The crying out in anguish against all this was the birth of tragedy. One can see it in that oldest of stories, the Epic of Gilgamesh. Gilgamesh, seeing a bug fall out of the nose of his fallen friend Enkidu (the image crops up again and again in the poem) is horrified by the reality of death, sets out in quest of immortality-and all too predictably fails to achieve it, falling asleep while a snake gobbles up the herb that would have let him live forever before he can take it. A very large part of higher culture has been a development of this sensibility. In the Abrahamic religious tradition we have the temptation of Adam and Eve, original sin, the Fall, expulsion from Eden, a punishment compounded by the familiar limits of the “human condition”: traumatic birth, a life spent in toil, death. So does it likewise go in the Classical tradition, where humans, whose Golden Age lies in the past, have their lives spun out, measured and cut by the Fates, and the details of those lives not decided by the Fates determined by the whims of gods intent on keeping them humble.3 (Poseidon could not keep Odysseus ever from getting home-outside his purview, that-but he did see that it was a ten year odyssey, and did a good many worse things with a good deal less reason; while “wise” Athena was not so far above petty jealousy as to refrain from turning the human who bested her as a weaver into a spider.)

Eventually developed, too, was an element of compensation for all this. Human beings suffer in this world-but if they bow their heads and obey, they will eventually be blessed in this world, or if they don’t get so blessed, find something better in another one on the other side of death. And in at least some traditions, human suffering as a whole does end, a Millennium arriving and all well with the world after that.

Still, the connection between good behavior and reward was necessarily fuzzy, and even in those traditions notes of doubt about the rightness of all this are evident. As God inflicts on his exceptionally faithful servant Job one horrific suffering after another simply for the sake of a bet with the Devil, when he has had all he can take (he is huddling shit to keep warm), Job cries out “Why?”

Oedipus, approaching his death (in Oedipus at Thebes, the most accomplished but least-read of the trilogy by Sophocles), wonders at the same thing. After all, killing a man who challenged him in that sort of roadside confrontation and marrying a queen were only turned from incidents in a tale of heroic adventure into cosmic crimes by the fact that the man was his father, the woman his mother, both of which details were totally unknown to him-while the whole sequence of events was triggered by his father’s attempt to evade punishment for an unspeakable crime of his own by ordering his own son’s infanticide. Where was the justice in that?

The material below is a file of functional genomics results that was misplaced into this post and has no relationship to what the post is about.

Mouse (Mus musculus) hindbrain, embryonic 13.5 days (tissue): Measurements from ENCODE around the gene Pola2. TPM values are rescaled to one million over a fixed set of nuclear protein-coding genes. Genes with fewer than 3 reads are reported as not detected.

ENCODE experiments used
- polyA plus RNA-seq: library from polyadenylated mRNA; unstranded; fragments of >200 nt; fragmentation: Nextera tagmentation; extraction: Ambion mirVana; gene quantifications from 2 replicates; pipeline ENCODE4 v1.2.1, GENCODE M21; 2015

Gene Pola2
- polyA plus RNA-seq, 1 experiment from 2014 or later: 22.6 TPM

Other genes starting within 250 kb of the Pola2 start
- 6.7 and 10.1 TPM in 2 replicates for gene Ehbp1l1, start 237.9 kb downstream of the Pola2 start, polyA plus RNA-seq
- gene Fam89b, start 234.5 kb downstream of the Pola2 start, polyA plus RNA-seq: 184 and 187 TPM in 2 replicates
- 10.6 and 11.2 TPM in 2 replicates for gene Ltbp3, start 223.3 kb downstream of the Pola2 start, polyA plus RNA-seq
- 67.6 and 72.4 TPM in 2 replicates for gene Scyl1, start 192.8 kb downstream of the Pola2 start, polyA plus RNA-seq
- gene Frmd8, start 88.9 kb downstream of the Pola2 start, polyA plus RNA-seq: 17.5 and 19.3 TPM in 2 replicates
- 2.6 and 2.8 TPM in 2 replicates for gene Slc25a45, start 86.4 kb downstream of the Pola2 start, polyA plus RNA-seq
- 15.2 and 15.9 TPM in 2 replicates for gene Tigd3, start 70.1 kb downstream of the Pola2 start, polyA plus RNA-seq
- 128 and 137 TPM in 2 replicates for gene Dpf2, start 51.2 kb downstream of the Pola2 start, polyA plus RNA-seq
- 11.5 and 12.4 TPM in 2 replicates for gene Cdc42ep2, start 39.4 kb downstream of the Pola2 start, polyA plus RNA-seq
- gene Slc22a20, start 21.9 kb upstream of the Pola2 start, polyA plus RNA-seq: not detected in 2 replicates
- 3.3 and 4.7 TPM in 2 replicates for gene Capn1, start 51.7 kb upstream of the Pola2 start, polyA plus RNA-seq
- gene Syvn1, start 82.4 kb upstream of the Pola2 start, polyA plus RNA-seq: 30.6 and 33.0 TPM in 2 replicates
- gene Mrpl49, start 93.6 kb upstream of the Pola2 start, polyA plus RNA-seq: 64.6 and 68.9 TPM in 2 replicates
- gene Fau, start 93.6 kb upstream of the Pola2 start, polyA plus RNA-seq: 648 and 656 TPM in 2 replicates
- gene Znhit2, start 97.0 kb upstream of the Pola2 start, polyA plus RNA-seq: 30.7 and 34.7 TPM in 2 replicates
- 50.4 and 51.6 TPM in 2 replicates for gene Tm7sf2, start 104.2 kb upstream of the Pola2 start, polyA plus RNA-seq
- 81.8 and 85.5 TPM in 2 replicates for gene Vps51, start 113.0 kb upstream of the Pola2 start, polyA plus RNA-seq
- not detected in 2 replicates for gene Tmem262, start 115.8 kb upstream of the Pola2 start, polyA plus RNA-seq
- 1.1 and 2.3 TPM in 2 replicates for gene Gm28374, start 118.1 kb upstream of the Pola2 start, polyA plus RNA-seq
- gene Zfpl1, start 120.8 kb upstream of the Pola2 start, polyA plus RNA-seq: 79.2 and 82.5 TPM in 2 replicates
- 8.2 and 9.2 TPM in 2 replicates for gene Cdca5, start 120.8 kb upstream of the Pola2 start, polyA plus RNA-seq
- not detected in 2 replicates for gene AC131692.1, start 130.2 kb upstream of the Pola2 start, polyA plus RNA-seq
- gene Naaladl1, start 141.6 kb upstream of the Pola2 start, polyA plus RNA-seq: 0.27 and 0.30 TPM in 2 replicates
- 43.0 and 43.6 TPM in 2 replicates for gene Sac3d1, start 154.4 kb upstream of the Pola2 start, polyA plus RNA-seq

Of course, no satisfactory answer is forthcoming to such questions. Indeed, to modern, rational eyes, tales like those of Job and Oedipus are about the subjection of human beings through no fault of their own to horrors by the will of arbitrary, cruel gods, whose right to do such things is a simple matter of their having the power to do it and get away with it.

And as it happens, there are also doubts that things really have to be this way. The idea that humans could become like those gods, acquire the power to be like them, and even overthrow them, but that this was forbidden to them and they were slapped down when they tried, cropped up again and again. Gilgamesh, after all, may not have attained his goal but he did come very, very close, only at the very last minute losing the herb that would have made him live forever. In the Garden of Eden the sin of Adam and Eve was to eat of the fruit of the tree of Knowledge of Good and Evil, knowledge which could make them like gods. Zeus begrudged man the gift of fire, and punished his benefactor Prometheus by chaining him to Mount Elbrus and having a vulture tea out and eat his liver, after which it grew back at night so that it could be torn out and eaten again the next day, and the day after that, and the day after that . . . but human beings kept the knowledge of fire nonetheless.

All the same, these admittedly not insignificant details are exceptional, contrary hints, and not more than that in a narrative that, pretty much always, reiterated again and again passivity and awe before the majesty of a design beyond our ken.

“KNOW YOUR PLACE!” it all thunders.